It's a basic question that I myself had a problem with when i started using Ruby: Does Ruby pass by value or by reference?
Well, if you want a direct answer, then: Ruby passes by value. It's a similar behavior of what Java does.
Let's prove it via examples:
Update: this example was passing integers, and it turned out that even everything in ruby is an object, but immedaite values are passed directly by their values, so i changed this example to let it pass strings instead.
Let's pass an argument to a method and check what goes on:
As you see, we defined a method 'change' that takes a parameter 'x', changes it value and then returns it back. Then we invoked that method on the argument 'y' which had the value '3', and kept having the same value after the method invocation.
This simple example proves that the argument is not passed by reference, otherwise the value of 'y' would rather changed to '10' after the method invocation.
Now let's take another example:
In this example, the passed argument value 'hello' has changed to 'fello', and thus it proves that the argument is not passed by value, otherwise the value of 's' would kept having the same value 'hello'.
Thus it's not by value, neither by reference, then what is it?
As you know, everything in Ruby is an object, and thus, doing:
means: assign a reference(a place in memory that points to referenced value. In other words, it's a place that holds the memory address of the referenced value) of the string 'somthin' to the variable named 'val', and normally when working with the variable 'val', it means we are working on it's referenced object 'smthing'.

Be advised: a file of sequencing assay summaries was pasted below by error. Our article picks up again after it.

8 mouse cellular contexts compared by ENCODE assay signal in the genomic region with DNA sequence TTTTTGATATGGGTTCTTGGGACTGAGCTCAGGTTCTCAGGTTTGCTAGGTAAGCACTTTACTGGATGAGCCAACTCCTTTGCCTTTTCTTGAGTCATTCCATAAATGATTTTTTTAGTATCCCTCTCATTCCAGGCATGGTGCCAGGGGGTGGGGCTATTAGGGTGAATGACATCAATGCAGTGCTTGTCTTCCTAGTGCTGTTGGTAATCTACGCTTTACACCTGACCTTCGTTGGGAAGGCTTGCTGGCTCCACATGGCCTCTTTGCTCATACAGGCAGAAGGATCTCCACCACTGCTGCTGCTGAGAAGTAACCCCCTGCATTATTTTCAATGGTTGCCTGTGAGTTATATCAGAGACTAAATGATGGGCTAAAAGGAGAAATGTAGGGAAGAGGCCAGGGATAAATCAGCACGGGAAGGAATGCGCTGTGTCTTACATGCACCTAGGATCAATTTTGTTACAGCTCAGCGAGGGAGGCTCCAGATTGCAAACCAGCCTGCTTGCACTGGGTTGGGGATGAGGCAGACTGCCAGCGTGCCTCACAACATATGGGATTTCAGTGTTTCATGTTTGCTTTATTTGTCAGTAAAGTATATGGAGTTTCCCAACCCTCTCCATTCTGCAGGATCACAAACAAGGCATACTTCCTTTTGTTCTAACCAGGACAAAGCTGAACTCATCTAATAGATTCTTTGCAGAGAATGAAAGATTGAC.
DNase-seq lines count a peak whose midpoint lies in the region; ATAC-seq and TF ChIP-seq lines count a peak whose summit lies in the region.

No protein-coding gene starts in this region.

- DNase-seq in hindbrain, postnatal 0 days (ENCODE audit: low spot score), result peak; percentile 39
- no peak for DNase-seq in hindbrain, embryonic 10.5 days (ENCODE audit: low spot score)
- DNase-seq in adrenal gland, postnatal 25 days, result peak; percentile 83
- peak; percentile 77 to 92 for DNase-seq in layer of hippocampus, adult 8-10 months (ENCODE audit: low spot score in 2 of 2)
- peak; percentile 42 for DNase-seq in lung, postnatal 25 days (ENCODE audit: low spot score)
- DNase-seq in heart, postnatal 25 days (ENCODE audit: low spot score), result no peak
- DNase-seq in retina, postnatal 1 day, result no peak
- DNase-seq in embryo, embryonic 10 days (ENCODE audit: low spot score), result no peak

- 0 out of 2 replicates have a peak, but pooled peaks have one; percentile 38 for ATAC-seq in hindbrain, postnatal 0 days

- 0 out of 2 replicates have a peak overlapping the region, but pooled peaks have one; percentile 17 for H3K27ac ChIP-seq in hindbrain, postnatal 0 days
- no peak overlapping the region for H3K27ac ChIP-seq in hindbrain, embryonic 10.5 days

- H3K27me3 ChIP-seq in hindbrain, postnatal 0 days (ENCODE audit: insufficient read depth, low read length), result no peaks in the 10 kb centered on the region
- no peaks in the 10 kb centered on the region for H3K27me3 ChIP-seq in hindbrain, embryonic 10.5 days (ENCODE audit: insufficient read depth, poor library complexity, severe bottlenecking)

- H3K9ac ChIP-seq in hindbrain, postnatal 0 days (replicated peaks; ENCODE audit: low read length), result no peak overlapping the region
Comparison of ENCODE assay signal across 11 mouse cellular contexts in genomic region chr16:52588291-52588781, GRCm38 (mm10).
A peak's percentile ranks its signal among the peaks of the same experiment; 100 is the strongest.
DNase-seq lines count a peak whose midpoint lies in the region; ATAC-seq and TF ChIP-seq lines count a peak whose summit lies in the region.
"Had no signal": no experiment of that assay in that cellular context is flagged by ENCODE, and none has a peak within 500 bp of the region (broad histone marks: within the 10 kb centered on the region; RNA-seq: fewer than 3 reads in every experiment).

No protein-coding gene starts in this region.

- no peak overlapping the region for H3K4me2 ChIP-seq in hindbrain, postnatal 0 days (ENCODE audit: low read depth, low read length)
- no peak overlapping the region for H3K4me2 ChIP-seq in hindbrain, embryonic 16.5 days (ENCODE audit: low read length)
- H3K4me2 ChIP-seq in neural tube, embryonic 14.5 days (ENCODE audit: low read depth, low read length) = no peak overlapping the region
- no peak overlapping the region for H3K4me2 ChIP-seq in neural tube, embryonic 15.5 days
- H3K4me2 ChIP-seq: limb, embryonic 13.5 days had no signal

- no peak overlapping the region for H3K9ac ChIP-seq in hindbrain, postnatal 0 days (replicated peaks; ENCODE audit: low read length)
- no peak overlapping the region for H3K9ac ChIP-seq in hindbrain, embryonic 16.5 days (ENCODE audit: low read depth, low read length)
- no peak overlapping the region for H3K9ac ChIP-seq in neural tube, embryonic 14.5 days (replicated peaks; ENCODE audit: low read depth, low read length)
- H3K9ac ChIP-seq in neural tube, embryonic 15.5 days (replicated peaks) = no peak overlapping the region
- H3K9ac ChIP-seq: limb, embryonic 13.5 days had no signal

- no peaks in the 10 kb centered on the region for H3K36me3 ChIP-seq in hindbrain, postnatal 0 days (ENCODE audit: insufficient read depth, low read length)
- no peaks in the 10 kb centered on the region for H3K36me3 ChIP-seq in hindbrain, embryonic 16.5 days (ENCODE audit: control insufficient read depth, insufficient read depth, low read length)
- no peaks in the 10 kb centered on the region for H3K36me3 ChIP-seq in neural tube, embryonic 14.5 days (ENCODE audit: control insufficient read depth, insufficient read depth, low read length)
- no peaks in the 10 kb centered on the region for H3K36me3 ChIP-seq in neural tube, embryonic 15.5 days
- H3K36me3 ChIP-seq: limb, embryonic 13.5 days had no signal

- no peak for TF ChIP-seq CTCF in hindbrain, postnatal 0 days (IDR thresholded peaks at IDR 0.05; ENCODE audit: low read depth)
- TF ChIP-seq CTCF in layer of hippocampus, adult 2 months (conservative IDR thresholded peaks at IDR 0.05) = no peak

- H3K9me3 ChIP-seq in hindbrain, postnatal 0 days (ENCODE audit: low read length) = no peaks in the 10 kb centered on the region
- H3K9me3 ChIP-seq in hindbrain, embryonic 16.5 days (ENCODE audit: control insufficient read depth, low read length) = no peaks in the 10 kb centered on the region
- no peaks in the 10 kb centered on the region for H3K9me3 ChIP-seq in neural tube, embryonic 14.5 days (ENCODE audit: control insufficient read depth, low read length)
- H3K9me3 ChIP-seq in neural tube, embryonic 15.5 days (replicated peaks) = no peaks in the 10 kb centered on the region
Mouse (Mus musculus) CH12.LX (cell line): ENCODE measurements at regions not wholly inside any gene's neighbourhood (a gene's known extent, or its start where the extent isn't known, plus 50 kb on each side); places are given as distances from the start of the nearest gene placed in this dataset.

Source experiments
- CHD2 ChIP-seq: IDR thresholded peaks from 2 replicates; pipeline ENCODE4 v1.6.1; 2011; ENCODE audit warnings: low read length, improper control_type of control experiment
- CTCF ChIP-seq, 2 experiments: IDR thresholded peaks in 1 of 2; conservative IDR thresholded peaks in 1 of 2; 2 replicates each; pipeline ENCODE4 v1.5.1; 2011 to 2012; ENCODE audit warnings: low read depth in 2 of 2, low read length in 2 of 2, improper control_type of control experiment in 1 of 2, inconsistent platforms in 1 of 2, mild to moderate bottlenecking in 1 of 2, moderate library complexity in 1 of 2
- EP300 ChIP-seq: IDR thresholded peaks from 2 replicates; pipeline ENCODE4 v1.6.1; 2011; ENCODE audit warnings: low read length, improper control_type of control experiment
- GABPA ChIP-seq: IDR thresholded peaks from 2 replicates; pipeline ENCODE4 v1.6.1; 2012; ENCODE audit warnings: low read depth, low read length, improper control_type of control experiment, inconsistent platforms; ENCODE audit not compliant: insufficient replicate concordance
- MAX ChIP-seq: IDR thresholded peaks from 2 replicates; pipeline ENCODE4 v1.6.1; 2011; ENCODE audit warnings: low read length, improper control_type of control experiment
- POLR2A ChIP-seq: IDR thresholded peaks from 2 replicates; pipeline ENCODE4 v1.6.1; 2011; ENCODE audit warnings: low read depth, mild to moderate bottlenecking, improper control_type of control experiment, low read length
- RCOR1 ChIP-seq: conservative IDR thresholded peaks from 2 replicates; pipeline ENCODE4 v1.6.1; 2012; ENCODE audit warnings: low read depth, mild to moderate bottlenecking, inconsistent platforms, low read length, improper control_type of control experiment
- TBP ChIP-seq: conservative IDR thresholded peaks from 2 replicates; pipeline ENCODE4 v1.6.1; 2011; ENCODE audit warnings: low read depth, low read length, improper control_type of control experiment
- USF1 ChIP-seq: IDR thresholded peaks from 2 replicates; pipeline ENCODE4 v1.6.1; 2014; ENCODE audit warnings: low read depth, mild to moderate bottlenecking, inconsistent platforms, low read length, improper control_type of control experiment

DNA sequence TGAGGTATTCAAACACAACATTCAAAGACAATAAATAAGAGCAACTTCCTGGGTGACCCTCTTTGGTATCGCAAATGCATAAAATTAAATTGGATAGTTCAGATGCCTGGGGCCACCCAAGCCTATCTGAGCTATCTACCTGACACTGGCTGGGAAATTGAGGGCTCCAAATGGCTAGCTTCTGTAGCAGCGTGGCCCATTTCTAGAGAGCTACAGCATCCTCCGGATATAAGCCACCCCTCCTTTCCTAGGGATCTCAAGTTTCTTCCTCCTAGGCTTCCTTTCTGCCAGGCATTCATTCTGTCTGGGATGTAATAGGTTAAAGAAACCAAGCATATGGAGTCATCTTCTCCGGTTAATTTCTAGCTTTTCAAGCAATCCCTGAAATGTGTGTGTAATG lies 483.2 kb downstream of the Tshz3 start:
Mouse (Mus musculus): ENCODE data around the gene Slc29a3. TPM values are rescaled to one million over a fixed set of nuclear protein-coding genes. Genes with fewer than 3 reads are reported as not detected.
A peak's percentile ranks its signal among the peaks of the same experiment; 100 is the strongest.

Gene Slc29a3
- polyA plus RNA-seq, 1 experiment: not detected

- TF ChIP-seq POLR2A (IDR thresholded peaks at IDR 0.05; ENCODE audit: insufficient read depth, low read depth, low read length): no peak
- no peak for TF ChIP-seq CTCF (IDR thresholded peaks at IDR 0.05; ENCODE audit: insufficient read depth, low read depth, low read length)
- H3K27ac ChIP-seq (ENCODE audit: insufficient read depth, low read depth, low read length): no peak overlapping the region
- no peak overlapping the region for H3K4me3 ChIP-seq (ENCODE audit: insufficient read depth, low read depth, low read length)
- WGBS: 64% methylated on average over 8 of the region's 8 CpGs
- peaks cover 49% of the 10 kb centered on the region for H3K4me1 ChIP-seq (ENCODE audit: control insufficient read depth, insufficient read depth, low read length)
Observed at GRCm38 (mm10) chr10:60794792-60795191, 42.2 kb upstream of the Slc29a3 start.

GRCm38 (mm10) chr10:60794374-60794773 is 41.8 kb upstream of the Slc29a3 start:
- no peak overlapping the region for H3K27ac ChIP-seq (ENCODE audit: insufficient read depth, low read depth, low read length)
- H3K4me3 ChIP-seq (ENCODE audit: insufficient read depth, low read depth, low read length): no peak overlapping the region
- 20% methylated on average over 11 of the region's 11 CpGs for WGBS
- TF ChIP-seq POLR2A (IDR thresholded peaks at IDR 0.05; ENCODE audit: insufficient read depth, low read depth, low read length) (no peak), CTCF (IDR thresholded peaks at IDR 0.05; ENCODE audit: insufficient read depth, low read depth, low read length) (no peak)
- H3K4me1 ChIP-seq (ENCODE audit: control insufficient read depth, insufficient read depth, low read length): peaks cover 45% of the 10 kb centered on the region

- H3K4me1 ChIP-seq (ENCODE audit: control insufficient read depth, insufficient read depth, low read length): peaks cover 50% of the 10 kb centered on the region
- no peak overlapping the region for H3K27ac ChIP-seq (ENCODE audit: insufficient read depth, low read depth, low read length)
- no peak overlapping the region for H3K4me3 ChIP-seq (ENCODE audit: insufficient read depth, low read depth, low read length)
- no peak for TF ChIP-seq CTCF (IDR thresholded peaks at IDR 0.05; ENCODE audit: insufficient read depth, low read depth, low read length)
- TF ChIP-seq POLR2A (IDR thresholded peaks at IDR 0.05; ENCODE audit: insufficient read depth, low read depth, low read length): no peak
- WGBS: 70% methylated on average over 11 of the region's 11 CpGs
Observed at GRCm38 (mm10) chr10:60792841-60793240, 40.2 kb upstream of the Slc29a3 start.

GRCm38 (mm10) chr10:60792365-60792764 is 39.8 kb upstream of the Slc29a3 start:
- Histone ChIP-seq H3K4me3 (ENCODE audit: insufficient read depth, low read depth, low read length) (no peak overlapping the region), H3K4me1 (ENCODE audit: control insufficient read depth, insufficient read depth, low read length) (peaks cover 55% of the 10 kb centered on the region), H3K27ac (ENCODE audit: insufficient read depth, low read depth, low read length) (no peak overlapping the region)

But when invoking a method:
Things change a bit, as Ruby passes a copy of the 'val' reference itself(which is the memory address of the referenced object), not it's referenced object, to the method Foo, and that copy will still reference the same object 'smthing' as the variable 'val' does.
This is called: Pass by Value, a copy of a reference to an object is passed, and so, not the referenced object itself is passed, neither the argument itself.
Then Ruby passes by value. Some ppl like to call it "pass by reference value", but that's not standard afaik.
That explains what goes in both examples, as in the first example the value of the argument 'y' didn't change due to the fact that we are not passing the reference 'y' itself, instead a copy of it, and thus, when its copy referenced another object(via assignment operator), the original variable 'y' kept referencing it's object, the object with value '3' in our case. As for the second example, the argument 's' changed due to the fact that its passed copy is still referencing the same object 'hello', but the operator  changed the referenced object value, and thus got a new value 'fello'.
I hope the idea is clear now, if not, please don't hesitate to comment.
I have blogged a new article explaining passing by reference and value in 3 languages c++, java and ruby